Landscaper: If you use the landscaper action you may cross off a park square in the row where you write down the house number. The parks are depicted on the right of a house row. The more park spaces you cross off, the more points you get for that row.

Pool manufacturer: Some houses have a swimming pool in their garden. If you use the swimming pool action you may circle the swimming pool at the house number you write down. Of course, to do this, there must be a pool at that house. If you do this you cross off the next box on the swimming pool score field. You get more points the more pools you have.

Temp Agency: If you use this action you may increase or decrease the selected house number by 1 or 2. For example, if there is a 7 with an interim office card you may fill in a number from 5 to 9. You are also allowed to write down a 16 or 17. If you use this action, you cross off a box at the bottom of your score sheet. The player with the least number of squares crossed off at the end of the game receives the most points.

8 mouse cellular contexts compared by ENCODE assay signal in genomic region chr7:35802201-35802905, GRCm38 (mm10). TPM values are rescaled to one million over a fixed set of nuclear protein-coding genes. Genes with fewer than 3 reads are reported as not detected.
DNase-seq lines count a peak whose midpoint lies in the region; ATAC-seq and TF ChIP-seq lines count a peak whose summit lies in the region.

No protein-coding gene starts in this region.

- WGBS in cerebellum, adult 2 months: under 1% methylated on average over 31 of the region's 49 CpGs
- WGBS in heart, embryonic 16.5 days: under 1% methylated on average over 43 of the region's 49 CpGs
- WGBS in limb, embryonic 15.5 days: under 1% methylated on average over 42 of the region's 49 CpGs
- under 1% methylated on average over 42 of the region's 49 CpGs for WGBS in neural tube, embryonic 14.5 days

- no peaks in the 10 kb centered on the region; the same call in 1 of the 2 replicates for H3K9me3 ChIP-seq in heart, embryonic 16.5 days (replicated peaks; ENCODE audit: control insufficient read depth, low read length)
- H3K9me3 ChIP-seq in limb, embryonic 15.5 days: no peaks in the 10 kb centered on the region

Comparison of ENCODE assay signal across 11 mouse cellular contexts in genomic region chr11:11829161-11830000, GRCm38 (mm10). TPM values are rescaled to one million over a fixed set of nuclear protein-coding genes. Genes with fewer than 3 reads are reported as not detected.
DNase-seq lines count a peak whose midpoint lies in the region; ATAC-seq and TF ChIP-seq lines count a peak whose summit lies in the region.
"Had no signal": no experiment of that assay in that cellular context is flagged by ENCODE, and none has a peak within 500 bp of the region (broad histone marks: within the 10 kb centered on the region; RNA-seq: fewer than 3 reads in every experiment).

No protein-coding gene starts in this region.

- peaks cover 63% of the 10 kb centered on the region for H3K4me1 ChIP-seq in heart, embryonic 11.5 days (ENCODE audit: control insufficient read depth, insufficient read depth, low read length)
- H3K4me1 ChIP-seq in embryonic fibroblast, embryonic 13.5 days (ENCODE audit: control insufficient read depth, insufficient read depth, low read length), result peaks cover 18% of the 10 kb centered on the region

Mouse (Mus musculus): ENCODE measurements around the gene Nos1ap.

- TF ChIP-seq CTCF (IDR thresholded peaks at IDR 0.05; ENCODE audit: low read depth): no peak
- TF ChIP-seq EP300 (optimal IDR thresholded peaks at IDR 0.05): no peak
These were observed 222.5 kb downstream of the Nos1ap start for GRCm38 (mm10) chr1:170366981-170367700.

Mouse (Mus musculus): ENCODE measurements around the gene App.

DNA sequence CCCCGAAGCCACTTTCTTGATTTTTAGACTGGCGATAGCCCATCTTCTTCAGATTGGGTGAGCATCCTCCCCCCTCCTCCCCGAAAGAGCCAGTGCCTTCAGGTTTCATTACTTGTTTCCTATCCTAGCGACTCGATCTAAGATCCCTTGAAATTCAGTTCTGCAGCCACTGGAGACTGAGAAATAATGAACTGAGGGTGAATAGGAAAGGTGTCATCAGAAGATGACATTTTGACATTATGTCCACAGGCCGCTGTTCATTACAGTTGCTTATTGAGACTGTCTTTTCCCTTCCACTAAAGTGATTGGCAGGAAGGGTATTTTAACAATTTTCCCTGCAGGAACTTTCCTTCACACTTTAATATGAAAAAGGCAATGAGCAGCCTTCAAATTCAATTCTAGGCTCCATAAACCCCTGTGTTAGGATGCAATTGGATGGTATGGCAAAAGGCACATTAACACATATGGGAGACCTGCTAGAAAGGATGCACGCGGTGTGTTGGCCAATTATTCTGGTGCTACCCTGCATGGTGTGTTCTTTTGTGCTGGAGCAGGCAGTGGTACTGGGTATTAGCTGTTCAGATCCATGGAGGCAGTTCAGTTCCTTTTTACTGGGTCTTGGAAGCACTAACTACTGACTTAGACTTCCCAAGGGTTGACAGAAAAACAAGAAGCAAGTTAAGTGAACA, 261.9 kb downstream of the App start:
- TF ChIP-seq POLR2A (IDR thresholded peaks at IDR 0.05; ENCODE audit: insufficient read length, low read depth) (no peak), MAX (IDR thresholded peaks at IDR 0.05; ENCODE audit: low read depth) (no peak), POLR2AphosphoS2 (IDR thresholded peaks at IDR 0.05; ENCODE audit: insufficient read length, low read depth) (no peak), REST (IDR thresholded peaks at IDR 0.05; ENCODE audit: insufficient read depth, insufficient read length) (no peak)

Real Estate Agent: In this category you may upgrade plots. As mentioned earlier, at the end of the game you get points for all the plots you have. If you use a real estate agent card you may cross off a field of a certain type of plot. That plot is then worth more at the end of the game. If you see on the building regulation cards that you are going to need a lot of plots of width 4, it can be useful to start upgrading them.

Bis: This action card allows you to write a number into a street a 2nd time. The new house must be drawn to the left or right of an existing house and does not necessarily have to be next to the house you just drew the number in. For example, if you have written 3 on a house, you may write 3bis before or after it. This can be very useful if you still need 1 house number for a certain plot. The disadvantage of this action is that you have to cross off a field in the bis field at the bottom of your score sheet. The more fields you cross off, the more minus points you get at the end of the game.